Who knows one hundred one?

Please cite/link your sources, if possible. At some point at least twenty-four hours from now, I will:

  • Upvote all interesting answers.

  • Accept the best answer.

  • *Go on to the next number.

  • 2
    This is question #1000! – Isaac Moses Oct 10 '10 at 1:31
  • Elef mi yodeya? – Dave Oct 10 '10 at 5:08
  • 1
    @Dave, we did that one already: see mi.yodeya.com/questions/645 (and en.wiktionary.org/wiki/%D7%A2%D7%9C%D7%A3 ) – msh210 Oct 10 '10 at 5:41
  • 1
    @msh210 - Groan... :P – Dave Oct 10 '10 at 13:33
  • Anyone have a source for safardim doing 101 on the shofar (a safardi would be a good source)? How about everyone quoting the 101 yevavos of Sisera's mom (despite that Tos. quotes the Aruch as 100 and who knows how to count any of them!)? – YDK Oct 11 '10 at 18:02

Learning 101 times is a lot better than learning 100 times


101 is the total amount in which a unit Terumah (4:11) and Challah (1:9)are batel.


101 are the bones on each side of the human body. (Ohalos 1:8)


101 were the years of Montefiore.

  • 1
    According to the linked-to article, he died in his 101st year, before his 101st birthday. You're correct according to רֻבּוֹ כְכֻּלּוֹ, though (and a fortiori according to יום אחד בשנה חשוב שנה). Plus, it fits the beat. :-) – msh210 Oct 11 '10 at 16:25
  • @msh210 - I notice that you translated Kal Vachomer but not "round to nearest" or "round up." – Isaac Moses Oct 11 '10 at 16:55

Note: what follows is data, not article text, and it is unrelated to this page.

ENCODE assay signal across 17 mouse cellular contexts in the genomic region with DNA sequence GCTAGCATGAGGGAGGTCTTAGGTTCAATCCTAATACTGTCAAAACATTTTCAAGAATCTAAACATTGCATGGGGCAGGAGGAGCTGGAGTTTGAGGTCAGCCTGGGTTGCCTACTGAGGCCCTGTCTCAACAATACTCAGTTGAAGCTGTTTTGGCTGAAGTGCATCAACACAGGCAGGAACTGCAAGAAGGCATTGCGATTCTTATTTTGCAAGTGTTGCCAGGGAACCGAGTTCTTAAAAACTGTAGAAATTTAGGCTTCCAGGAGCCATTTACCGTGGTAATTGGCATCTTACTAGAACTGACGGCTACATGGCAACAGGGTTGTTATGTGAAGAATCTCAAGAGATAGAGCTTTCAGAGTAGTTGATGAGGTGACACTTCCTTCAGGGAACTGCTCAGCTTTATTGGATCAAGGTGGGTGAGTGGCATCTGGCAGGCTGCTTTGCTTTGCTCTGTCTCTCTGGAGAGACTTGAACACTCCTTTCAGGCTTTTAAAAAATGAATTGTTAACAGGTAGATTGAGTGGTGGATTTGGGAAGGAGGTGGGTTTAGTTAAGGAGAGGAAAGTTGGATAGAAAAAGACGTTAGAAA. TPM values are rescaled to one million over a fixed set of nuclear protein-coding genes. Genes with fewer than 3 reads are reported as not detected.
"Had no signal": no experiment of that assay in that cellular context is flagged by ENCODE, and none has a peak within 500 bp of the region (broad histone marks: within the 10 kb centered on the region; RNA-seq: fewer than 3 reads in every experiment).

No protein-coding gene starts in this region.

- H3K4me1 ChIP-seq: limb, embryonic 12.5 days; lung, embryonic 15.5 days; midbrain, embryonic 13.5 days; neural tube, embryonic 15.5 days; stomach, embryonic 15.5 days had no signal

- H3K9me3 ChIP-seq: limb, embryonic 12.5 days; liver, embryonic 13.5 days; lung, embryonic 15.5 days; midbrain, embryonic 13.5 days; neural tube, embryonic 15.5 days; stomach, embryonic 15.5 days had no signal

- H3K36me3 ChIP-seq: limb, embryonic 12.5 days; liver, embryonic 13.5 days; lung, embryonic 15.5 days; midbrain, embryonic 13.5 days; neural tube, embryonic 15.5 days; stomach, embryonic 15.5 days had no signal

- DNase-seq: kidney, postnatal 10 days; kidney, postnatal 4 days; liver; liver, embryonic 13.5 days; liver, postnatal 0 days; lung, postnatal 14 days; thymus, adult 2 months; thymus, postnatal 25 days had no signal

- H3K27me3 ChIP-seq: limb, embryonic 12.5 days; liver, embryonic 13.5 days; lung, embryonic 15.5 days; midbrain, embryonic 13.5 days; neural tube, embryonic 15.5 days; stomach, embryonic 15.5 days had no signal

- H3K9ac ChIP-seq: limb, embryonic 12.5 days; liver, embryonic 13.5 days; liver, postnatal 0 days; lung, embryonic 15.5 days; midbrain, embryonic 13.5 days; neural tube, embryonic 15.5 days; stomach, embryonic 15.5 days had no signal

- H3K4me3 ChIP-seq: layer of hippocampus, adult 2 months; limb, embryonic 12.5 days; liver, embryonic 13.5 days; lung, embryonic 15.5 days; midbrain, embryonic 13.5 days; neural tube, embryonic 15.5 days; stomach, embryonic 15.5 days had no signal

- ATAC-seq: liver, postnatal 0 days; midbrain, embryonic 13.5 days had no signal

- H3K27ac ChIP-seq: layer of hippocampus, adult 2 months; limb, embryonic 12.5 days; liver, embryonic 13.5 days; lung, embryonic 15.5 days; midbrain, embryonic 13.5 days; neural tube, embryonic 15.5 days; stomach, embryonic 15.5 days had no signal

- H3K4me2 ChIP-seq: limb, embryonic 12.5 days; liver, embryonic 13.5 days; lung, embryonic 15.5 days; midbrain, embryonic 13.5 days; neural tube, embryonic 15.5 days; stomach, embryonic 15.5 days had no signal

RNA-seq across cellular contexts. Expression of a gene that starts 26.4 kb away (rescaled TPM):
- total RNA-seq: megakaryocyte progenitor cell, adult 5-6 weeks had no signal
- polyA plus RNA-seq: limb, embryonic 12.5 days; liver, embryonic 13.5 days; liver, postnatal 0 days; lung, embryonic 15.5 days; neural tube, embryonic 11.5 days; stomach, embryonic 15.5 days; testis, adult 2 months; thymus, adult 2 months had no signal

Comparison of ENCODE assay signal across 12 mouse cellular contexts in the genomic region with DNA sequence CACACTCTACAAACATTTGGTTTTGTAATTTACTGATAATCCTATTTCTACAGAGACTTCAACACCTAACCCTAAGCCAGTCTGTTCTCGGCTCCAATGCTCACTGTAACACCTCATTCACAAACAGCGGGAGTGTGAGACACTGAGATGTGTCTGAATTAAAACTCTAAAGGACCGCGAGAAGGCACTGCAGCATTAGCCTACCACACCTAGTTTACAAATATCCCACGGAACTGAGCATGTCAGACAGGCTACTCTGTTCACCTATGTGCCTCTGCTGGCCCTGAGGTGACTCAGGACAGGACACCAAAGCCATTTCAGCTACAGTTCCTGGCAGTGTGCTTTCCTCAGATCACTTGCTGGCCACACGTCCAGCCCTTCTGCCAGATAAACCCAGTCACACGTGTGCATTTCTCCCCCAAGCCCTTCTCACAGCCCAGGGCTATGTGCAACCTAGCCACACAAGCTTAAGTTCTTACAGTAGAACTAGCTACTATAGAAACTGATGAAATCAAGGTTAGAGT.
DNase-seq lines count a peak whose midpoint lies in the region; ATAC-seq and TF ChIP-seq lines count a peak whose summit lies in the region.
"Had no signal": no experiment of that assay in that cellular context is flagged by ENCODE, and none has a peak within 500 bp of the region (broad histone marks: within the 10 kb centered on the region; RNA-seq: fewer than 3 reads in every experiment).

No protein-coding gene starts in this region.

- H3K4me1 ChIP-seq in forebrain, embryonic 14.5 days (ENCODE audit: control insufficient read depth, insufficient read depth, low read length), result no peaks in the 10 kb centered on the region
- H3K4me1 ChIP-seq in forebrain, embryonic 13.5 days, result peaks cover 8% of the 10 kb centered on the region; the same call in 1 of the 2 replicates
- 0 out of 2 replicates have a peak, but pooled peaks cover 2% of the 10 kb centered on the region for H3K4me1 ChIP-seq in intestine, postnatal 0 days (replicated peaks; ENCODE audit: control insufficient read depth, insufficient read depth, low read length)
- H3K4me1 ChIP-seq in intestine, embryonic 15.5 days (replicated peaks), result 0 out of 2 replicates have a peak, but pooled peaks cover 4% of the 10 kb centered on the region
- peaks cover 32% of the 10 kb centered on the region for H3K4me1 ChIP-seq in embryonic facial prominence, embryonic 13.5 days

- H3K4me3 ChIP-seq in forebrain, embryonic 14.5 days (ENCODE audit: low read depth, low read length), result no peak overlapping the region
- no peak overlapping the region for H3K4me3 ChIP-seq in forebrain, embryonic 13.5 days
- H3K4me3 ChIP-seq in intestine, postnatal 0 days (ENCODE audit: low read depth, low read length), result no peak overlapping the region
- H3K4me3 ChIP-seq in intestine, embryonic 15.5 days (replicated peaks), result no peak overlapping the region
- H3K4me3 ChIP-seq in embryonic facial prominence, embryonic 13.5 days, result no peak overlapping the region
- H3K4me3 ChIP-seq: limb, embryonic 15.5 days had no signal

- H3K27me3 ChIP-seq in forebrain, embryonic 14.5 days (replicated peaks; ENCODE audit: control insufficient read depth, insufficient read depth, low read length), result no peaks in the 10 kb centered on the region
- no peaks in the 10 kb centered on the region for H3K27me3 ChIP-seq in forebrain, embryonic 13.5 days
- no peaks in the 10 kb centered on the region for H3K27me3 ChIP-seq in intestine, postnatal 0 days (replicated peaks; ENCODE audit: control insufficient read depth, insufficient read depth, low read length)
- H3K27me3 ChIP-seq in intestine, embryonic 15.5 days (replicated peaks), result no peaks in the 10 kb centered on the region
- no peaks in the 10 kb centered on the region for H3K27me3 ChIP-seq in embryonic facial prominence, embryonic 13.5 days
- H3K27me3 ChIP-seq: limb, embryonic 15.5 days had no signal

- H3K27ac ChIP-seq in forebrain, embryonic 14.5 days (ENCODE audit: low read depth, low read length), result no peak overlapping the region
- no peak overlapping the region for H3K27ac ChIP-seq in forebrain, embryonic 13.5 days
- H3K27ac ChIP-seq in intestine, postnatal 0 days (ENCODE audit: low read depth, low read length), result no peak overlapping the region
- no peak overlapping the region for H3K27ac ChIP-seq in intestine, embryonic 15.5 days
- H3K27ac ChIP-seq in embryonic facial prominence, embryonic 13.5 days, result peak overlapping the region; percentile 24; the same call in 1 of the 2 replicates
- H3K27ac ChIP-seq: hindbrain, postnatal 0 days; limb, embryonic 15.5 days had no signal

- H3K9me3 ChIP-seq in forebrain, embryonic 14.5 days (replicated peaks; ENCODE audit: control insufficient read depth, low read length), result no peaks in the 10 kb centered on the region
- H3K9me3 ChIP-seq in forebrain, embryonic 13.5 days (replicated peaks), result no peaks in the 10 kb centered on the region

• I'm used to using the phrase "a fortiori" even in secular contexts, whereas the Hebrew phrases I used refer to halachic concepts only (AFAIK). That said, I'm no ראשון: I'll often pick my words carelessly. – msh210 Oct 11 '10 at 18:13
  • I've often wondered about this - Outside the philosophy, math (maybe), and classics departments at universities, are secular people you speak to typically familiar with "a fortiori"? (Same question for "ab initio.") – Isaac Moses Oct 11 '10 at 18:23
  • On second thought, don't answer that yet. It's going to be an actual Question. – Isaac Moses Oct 11 '10 at 18:30

this is a phone number of מגן דוד אדום in Israel


One hundred and one are the verses in Parashas Tetzaveh, which corresponds to learning something one hundred and one times. Learning this many times will ensure that you don't forget. Thus, this parasha is often the parasha connected to Parashas Zachor, which exhorts us לא תשכח, do not forget. Amalek, who wants us to forget, is עמל-ק, work up to only 100.

(Heard from R' Nochum Lansky of Ner Israel)

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